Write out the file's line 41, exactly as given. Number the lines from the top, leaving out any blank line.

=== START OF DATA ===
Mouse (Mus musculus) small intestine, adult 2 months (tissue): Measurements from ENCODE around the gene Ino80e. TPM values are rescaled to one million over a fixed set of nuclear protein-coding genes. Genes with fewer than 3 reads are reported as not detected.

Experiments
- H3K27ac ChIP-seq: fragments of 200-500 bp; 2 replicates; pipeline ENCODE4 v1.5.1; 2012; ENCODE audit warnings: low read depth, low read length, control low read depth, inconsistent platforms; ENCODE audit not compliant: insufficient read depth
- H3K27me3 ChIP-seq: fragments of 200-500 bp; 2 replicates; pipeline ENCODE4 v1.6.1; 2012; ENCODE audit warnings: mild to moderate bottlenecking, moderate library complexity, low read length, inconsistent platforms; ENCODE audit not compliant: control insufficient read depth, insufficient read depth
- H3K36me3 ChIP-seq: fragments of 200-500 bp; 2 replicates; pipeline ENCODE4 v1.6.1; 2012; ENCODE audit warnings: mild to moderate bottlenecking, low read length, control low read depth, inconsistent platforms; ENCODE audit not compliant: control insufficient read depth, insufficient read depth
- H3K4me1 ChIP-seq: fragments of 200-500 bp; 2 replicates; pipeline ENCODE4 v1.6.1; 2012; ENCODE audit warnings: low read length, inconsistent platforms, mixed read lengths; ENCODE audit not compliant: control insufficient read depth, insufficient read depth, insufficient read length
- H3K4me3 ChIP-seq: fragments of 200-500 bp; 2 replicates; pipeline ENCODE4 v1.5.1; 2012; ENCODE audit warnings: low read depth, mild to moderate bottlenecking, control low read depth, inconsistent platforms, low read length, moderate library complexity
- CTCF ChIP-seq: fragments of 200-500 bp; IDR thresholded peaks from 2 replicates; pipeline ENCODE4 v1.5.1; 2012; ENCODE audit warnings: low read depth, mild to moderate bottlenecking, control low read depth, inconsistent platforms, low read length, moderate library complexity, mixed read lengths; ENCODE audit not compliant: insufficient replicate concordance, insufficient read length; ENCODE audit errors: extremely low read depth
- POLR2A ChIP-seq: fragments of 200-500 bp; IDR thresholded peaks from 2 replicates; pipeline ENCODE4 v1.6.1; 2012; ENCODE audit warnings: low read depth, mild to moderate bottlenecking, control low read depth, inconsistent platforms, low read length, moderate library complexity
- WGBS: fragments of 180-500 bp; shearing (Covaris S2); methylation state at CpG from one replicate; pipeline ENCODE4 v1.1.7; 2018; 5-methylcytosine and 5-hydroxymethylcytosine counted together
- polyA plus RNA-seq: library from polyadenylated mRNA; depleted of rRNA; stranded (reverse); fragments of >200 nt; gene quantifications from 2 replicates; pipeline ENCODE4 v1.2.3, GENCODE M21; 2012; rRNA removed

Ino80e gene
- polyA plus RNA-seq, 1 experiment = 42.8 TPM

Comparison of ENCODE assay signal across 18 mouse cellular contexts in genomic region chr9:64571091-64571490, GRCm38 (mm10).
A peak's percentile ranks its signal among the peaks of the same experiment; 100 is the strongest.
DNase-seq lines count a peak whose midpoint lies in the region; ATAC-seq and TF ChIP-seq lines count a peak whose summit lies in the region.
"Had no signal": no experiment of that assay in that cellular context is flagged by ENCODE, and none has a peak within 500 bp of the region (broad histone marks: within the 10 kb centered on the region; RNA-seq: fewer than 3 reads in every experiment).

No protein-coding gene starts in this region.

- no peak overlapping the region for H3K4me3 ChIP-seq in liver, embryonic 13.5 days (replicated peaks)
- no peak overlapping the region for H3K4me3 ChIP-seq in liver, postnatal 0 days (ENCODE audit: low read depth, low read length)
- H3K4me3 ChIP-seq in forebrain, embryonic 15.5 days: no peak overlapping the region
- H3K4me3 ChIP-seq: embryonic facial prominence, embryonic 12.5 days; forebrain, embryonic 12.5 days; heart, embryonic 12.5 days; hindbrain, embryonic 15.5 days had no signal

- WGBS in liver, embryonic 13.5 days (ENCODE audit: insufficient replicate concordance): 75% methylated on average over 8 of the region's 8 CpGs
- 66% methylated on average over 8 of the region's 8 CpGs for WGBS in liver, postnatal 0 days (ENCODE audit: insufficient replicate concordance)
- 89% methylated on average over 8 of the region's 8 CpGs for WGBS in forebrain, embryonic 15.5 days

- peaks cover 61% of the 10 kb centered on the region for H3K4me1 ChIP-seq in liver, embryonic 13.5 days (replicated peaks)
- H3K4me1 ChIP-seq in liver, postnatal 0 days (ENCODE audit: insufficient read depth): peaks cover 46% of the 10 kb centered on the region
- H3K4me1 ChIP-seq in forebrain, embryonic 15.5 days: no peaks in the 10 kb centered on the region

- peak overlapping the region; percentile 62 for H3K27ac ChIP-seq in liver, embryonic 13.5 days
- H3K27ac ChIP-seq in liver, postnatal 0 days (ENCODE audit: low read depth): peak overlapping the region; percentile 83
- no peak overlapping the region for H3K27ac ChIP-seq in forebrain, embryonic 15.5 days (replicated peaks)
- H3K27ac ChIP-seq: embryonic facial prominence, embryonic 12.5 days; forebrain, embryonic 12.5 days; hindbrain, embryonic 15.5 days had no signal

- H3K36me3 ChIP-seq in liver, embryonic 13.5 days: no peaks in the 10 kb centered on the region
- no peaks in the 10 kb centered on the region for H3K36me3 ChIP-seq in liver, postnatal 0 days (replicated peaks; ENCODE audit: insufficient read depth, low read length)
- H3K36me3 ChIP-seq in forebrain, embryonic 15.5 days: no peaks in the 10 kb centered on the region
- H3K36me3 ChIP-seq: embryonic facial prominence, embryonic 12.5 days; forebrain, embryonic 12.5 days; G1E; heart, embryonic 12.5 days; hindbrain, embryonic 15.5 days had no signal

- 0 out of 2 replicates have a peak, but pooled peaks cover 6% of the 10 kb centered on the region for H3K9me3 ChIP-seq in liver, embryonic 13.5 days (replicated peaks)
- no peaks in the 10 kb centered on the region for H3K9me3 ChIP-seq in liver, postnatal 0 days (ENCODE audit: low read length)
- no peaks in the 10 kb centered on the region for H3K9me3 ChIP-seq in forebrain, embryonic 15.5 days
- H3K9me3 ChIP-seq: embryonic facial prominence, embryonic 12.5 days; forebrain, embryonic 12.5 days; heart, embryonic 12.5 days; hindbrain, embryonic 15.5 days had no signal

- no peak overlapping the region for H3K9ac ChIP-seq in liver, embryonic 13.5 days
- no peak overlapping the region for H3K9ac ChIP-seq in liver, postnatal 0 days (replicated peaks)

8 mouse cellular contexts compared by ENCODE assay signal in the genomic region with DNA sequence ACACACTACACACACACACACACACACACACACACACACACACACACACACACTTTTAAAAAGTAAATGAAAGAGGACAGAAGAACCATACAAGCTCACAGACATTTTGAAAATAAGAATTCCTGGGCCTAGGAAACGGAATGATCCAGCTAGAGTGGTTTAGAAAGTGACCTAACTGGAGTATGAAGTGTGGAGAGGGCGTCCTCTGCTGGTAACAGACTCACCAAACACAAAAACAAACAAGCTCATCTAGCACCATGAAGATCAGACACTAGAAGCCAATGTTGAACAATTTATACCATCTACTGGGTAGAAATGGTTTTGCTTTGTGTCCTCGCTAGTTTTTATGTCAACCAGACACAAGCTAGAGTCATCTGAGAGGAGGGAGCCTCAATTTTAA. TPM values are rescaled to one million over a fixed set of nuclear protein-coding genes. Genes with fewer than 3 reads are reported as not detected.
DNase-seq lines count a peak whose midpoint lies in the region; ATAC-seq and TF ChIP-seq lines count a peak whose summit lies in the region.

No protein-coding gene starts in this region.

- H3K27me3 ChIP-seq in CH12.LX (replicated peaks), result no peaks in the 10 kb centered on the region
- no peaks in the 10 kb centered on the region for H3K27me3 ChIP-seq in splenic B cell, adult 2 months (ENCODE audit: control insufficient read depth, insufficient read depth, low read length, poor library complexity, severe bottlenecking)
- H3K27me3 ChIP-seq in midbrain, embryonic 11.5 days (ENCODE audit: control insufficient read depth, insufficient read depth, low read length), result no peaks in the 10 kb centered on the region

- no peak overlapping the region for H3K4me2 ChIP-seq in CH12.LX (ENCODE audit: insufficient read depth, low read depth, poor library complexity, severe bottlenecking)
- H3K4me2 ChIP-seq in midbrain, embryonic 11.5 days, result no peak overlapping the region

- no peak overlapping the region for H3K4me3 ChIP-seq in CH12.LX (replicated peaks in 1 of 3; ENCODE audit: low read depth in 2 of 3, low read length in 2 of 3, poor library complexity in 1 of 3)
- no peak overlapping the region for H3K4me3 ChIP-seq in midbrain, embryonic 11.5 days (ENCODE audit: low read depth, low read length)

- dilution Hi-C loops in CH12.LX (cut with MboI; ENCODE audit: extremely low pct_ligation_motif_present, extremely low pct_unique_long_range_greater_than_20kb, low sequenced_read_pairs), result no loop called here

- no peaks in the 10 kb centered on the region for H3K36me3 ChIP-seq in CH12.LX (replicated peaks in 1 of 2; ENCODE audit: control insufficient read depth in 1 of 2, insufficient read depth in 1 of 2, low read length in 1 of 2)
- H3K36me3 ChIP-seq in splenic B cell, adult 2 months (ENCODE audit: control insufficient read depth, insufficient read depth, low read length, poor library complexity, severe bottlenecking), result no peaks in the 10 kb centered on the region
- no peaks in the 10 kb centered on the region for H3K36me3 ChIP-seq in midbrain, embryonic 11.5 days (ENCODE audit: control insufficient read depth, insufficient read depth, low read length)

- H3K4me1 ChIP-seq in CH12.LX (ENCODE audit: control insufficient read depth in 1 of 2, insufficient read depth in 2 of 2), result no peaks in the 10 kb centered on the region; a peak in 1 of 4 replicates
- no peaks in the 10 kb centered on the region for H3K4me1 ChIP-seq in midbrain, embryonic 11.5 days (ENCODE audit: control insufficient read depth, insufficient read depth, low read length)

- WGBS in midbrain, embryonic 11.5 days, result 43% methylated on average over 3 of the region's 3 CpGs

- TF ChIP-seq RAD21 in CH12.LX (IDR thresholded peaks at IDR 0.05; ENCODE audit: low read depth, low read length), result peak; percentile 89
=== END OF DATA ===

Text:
- no peak overlapping the region for H3K9ac ChIP-seq in liver, embryonic 13.5 days